Let’s say we have a man and a woman.
Let’s say they’re riding in some old Chevy pickup, windows down, prairie earth wheeling past. Let’s call it Nebraska. No harm to say some old Chevy. No harm to say Nebraska.
Though, to be honest, judging by the cheatgrass spiking the ditches, those four cow skulls nailed down a fence post’s crooked length, and the great bluescape of sky, it might be Wyoming, or Montana, or a Dakota — any of those dun-colored, too-wide-open, go-crazy-you’re-so-lonesome places in the middle of America.
Given my fondness for nontraditional narrative styles, it’s a given I’d love this story (available online, thank you Utne Reader). Not that the narrative is all that non-traditional: it’s very old-fashioned in fact, in the tradition of folk tales and songs: “Now I’m going to tell you a story.” But in this story, the narrator, who in a folk tale might only supply a conduit, is central. The story’s about him.
Oh, on the surface it’s about two people fresh out of luck, heading nowhere on a bleak road. But it’s about the narrator, I’m sure of it. He’s let her down again, and he’s making up this story, willing her to sing. It won’t do for him to be the one to sing; that would just mean he’s making light of his failings. No, it has to come from her. She has to sing.
As I read these stories, I keep looking for a uniting theme, or groups of themelets, in this volume. I started out with a sense of looking back and forward; now I have a distinct sense of “is it good or bad? You choose.” And guess what: this story is about every one of us, at one point or another. How we choose. We can keep seething, we can call it quits – or we can sing.
He’s willing her to sing. The protagonist – and the narrator.
What’s the difference between “say” and “tell”? They come from different roots; interestingly, “tell” has a calculative quality (hey, I never knew that). But I think there’s a more important distinction. We could talk about transitivity and direct vs indirect objects, but here’s the gist: saying can be a solo action, but telling implies an intended tellee, a recipient. To say is to express; to tell is to communicate – or, more accurately, and importantly to the story, to attempt to communicate, since there’s never any guarantee the tellee will listen, or, even then, hear. For more linguistic fun, what’s the difference between “Say” and “I’m saying”? Again, there’s the difference in tense, but here, in the story, the switch between “say” and “tell”, between “Say” “I tell you” and “I’m saying” and I’m telling you”, isn’t about grammar; it’s all about intensification. And boy, does this story intensify.
One of the additional ways it intensifies is by going from “Let’s say” to “I’m telling you.” The first is collaborative, casual, hypothetical – it’s a pipe dream. The second is insistent, authoritative, authorial – desperate; I hear a strong chord of “please!” around the edges, and the reader can’t help but cheer for these two hard-luck cases who have a chance to turn it around.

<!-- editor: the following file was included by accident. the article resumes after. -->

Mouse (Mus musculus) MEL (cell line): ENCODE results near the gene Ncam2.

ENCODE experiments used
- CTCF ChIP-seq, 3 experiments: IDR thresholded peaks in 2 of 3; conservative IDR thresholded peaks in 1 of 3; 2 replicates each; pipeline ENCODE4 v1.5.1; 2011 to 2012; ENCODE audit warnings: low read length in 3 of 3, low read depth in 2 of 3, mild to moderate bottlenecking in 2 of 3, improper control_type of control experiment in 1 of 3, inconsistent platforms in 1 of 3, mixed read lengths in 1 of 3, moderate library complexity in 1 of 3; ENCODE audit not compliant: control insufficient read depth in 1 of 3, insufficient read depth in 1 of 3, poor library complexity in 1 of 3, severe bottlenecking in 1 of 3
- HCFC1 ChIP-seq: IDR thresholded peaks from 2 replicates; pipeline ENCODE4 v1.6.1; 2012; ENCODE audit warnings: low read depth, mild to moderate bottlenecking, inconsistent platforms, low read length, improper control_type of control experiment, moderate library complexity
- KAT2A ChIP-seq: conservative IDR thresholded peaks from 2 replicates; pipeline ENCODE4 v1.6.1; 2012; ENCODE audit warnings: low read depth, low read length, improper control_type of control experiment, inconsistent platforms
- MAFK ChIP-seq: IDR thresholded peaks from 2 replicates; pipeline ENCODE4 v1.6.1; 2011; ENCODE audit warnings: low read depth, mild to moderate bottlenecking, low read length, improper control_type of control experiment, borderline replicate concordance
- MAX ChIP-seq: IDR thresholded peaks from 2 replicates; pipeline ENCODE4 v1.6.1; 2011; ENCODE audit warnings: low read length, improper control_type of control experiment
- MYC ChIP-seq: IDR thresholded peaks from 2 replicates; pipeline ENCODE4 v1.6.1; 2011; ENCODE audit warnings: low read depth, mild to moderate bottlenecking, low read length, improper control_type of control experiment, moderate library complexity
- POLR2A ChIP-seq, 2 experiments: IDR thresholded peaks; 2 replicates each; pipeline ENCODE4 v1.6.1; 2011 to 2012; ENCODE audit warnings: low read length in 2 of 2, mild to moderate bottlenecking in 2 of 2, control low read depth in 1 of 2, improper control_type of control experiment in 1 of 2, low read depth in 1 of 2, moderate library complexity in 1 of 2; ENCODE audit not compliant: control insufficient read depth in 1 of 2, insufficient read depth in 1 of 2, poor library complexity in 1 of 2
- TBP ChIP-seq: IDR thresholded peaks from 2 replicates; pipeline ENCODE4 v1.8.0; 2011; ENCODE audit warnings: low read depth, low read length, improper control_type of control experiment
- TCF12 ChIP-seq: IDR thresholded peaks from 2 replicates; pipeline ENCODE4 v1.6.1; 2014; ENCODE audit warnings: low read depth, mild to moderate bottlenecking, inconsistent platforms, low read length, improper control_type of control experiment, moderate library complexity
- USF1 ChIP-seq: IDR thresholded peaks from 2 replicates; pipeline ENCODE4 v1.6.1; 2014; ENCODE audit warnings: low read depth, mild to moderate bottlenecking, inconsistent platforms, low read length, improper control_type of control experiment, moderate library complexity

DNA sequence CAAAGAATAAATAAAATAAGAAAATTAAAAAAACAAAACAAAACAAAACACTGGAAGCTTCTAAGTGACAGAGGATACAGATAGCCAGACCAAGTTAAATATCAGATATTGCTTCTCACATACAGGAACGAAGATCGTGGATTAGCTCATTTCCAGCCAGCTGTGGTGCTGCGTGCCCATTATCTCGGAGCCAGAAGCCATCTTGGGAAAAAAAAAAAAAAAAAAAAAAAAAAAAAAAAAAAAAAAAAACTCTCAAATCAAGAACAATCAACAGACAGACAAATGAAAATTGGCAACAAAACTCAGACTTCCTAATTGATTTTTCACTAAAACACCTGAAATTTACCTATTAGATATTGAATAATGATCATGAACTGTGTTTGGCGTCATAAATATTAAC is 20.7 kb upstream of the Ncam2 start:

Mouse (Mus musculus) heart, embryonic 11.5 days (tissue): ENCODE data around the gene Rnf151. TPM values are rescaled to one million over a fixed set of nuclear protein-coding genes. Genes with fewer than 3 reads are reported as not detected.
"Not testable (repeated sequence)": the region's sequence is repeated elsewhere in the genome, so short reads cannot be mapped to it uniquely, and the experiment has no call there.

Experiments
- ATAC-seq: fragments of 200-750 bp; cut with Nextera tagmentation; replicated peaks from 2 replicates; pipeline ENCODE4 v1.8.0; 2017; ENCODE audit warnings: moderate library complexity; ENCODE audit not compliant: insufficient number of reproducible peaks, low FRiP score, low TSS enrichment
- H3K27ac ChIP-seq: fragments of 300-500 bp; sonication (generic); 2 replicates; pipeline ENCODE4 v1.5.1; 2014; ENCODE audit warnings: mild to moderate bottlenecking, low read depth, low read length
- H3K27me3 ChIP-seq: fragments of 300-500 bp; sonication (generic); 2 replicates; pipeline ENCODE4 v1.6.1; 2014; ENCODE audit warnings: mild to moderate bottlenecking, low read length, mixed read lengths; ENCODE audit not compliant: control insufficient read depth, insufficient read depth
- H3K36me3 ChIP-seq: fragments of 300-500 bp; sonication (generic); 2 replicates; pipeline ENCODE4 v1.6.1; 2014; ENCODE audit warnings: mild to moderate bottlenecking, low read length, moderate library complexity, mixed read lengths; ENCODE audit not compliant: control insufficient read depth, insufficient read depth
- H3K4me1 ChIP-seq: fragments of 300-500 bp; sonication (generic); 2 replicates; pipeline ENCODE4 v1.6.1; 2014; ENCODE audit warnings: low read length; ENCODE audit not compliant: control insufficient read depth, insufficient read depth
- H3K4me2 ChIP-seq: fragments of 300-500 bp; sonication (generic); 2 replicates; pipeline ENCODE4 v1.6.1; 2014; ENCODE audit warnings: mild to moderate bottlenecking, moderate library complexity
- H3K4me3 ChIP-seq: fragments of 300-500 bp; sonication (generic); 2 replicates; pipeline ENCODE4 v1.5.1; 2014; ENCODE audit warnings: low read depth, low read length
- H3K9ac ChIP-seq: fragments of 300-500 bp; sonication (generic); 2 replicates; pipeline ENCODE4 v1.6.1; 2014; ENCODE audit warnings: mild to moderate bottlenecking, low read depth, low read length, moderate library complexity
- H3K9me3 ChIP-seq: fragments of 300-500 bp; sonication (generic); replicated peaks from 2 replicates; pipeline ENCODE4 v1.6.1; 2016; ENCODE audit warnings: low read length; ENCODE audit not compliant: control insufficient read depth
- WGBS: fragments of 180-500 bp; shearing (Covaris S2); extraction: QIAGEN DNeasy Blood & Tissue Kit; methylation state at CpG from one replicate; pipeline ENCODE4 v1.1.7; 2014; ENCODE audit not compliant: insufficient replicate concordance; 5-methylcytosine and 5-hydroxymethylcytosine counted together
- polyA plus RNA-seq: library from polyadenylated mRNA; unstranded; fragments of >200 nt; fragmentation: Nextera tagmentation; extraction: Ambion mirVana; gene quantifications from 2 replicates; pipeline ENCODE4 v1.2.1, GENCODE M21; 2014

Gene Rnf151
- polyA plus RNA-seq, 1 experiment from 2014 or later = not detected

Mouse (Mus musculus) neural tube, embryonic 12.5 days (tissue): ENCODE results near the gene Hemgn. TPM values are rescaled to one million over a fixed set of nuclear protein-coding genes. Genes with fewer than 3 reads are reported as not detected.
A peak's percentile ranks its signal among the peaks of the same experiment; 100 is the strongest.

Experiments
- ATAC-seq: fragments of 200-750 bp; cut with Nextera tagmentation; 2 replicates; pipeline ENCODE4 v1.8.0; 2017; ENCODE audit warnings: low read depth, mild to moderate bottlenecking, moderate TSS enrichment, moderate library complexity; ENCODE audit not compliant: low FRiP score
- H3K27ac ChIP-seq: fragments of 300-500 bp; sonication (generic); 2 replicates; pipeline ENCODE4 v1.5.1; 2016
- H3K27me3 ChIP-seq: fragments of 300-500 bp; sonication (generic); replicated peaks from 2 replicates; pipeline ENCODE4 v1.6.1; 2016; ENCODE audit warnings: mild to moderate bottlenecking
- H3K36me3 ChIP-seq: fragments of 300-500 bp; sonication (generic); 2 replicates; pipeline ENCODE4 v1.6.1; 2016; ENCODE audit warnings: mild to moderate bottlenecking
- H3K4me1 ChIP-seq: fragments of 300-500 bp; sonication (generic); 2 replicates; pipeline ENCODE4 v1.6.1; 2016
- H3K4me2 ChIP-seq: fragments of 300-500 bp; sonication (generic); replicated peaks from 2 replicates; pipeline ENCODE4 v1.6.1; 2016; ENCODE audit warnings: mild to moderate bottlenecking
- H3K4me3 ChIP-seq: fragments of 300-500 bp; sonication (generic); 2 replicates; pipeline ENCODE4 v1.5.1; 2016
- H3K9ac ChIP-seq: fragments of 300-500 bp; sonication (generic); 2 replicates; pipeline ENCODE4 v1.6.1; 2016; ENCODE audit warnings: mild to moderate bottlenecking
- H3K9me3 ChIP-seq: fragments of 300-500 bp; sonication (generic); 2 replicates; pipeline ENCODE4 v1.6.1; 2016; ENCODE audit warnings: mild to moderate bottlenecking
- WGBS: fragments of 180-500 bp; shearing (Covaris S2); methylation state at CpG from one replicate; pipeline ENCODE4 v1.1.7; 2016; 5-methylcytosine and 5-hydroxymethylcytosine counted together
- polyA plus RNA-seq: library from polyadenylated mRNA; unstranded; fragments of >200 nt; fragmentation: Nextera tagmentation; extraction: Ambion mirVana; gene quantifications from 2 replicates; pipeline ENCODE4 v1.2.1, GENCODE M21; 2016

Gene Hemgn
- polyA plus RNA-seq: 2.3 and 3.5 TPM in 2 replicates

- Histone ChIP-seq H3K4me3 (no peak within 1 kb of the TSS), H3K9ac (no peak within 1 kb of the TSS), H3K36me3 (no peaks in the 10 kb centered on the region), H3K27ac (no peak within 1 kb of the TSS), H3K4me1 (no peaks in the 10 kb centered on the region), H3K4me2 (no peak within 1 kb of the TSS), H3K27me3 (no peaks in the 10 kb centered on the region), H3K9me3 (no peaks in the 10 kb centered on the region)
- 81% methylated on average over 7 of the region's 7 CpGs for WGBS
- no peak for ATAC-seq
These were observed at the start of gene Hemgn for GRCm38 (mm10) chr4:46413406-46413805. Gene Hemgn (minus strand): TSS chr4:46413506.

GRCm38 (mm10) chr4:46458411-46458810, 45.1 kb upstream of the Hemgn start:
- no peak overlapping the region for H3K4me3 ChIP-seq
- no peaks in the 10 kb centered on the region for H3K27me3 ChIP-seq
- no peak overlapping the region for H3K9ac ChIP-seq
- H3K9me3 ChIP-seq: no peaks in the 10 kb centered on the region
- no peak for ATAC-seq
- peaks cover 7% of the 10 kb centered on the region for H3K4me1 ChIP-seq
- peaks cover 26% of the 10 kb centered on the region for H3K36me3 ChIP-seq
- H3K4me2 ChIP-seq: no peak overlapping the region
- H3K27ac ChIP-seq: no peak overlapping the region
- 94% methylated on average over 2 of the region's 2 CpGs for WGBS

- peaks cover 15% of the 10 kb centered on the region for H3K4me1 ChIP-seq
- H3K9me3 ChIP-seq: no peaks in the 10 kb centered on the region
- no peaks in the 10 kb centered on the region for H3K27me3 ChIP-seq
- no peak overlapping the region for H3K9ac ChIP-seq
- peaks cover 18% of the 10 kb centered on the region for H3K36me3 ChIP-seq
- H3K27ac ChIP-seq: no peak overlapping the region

By the way (and this has nothing to do with the story, it doesn’t fit in this post, but it’s so cool I can’t leave it unsaid): Wilkins was a math teacher. I should’ve known. For half a century, I ran away from math as hard as I could, but for the past few years I’ve been tripping over astonishingly cool math people on a regular basis. All I had to do was sing.
But let’s say — and it could happen, I promise you — she opens her mouth and begins to sing: Ain’t it just like the night to play tricks when you’re trying to be so quiet? Say, down the next dry hill, he can’t help but offer up: Freedom’s just another word for nothing left to lose, / And nothing ain’t worth nothing, but it’s free. Yes, let’s say that, despite it all, they begin to sing. It’s not so hard to imagine, is it? Not so hard to see them barreling down the road, the sun-washed wind in their faces, these getting-by tunes on their lips? Out with the truckers and the kickers and the cowboy angels, / And a good saloon in every single town.
I love a story that comes with its own sound track – Dylan, Kristofferson, Parsons. But the sound track here is more than just mood music; it’s a conversation in itself, between two people who can’t say, so the songs say for them, ask and answer, offer and accept: a conversation about screwing up, hurting, losing, regret, apology, and the possibility that love can survive all that. The songs say. The songs tell the story. All we have to do is listen.
I’m telling you they sing. Listen. Hear their cracked voices whirl and ring.
The last paragraph, the last line, three sentences – it’s a poem. Wilkins is, after all, a poet as well as a prose writer. It’s all in the rhythm. Meter isn’t my strength, but these lines convince me. Start with “I’m telling you they sing”: three sing-song iambs, and you’re all set up for the fourth da-DUM you just know it’s coming, but: LISTEN. Technically it’s probably a trochee but I hear it as a spondee, almost as – oh, forgive me, Mr. Wilkins, I’m a fool from the TV generation, but it’s the Law & Order “DUN-DUN”. It stops you in your tracks: This is Important. This Means Something (yes, I’m insanely mixing references, but that’s what our psyches are, a big box of mixed references). And the rhythm of the next sentence shifts into trochee: “Hear their cracked voices whirl and sing”, with the perfect little crack in the regularity coming on the word “cracked” (unless you pronounce it in two syllables, but that would be a little too Elizabethan for this story).
I love that last line. It’s the whole story, right there.